Starring: Joaquin Phoenix, Scarlett Johansson, Amy Adams
Director: Spike Jonze
As the end credits rolled at a screening of Spike Jonze's Her, I heard a viewer tell her friend that the film was "very boring". I could not disagree more with her assessment.
Granted, its pace may be more like that of an art-house offering than a commercial movie. Also, the protagonist dominates the proceedings to such an extent that some may tire of looking at his visage.
But this imaginative relationship movie, set in a near future where Los Angeles visually resembles Shanghai more than it does the present-day City of Angels, has intriguing elements, and some poignant plot developments that threaten to tear at your heart. Her centres on professional letter writer Theodore Twombly (a moustachioed Joaquin Phoenix, utilising an acting style that's vastly more low-key than in, say, Gladiator or The Master). A quiet man who makes a living composing personal epistles for others by dictating his words to a keyboard-less computer, he acquires a new, innovative operating system; one that possesses a warm female voice (courtesy of Scarlett Johansson), claims to have "a consciousness", and names itself Samantha.
With few friends, and a marriage that has fallen apart, Theodore spends far more time talking to Samantha than his fellow humans, including his best friend Amy (Amy Adams).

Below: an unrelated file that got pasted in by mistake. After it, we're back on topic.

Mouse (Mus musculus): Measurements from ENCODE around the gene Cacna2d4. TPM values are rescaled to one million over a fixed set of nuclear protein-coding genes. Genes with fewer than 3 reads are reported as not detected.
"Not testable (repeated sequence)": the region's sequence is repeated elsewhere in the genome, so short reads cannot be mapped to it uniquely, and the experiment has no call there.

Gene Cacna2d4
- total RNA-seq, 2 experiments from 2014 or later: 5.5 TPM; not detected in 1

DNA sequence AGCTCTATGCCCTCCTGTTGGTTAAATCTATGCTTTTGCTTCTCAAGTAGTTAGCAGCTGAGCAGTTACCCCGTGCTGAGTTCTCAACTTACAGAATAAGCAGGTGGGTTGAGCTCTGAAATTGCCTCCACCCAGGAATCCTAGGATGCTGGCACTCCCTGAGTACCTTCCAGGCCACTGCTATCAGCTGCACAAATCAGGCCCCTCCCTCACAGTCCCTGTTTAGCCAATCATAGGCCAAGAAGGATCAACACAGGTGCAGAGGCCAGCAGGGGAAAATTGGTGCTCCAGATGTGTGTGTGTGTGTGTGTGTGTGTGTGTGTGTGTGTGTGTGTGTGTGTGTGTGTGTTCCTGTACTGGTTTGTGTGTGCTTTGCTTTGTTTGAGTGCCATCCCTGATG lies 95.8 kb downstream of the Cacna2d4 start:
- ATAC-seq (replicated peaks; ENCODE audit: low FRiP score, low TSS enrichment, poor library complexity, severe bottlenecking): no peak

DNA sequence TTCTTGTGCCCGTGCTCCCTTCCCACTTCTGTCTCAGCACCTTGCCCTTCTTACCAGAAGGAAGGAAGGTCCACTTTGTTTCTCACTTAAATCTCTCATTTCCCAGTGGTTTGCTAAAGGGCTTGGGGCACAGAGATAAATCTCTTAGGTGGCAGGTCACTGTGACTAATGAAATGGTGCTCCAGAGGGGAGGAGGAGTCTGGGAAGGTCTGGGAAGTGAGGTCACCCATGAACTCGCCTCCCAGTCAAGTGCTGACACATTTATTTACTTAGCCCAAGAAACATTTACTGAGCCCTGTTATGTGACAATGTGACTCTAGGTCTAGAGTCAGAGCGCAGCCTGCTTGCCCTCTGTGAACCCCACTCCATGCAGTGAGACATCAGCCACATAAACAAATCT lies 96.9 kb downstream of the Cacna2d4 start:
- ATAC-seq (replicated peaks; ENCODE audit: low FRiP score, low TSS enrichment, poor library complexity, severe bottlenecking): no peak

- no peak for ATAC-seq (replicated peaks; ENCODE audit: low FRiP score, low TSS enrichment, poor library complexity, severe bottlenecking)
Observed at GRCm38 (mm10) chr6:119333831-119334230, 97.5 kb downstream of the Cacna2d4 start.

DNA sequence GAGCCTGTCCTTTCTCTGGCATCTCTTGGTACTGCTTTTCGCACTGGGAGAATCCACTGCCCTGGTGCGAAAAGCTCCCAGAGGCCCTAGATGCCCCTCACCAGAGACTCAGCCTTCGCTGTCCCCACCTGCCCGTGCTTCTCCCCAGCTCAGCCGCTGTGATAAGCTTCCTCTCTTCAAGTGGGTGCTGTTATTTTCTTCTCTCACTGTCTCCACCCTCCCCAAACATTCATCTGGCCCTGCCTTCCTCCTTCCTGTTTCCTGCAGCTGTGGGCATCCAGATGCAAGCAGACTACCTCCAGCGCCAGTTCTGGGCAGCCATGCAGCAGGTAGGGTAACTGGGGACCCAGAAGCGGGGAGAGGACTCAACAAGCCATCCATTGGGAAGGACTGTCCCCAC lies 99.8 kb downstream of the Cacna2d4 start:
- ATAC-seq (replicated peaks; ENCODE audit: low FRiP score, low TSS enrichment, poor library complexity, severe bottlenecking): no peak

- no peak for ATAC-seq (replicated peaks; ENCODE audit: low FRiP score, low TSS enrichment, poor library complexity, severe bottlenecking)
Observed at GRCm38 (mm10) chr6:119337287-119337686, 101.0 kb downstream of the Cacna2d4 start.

With the device that houses Samantha constantly near him, or even on him, he starts to have long, intimate conversations with "her" that go way too far. From there, it's a slippery slope, and Theodore starts to wonder if he's embarked on a relationship, and even fallen in love. People react in various ways to Theodore's increased sense of connection to the disembodied Samantha. For some, it's understandable and romantic. For others, it's sad or creepy, or both. And it's a measure of Her's intellectual and psychological complexity that all these emotions come across as valid.
Viewers may be tempted to close their eyes and just listen to the voiced dialogue, especially when it emanates from Scarlett Johansson (who proves here that she's far more than just an attractive body and face).
But doing so would result in them missing a lot; we can relate to the many small background details of the world Theodore inhabits, but they are still novel.
Spike Jonze's screenplay (which won best original screenplay at the Oscars) is intelligent and quirky. But what really distinguishes Her is his direction, and the inventive visual touches he, and the work's production team, have created.
Filled with evocative imagery, the movie lingers in the memory, and may even infiltrate your dreams.
Her opens on March 13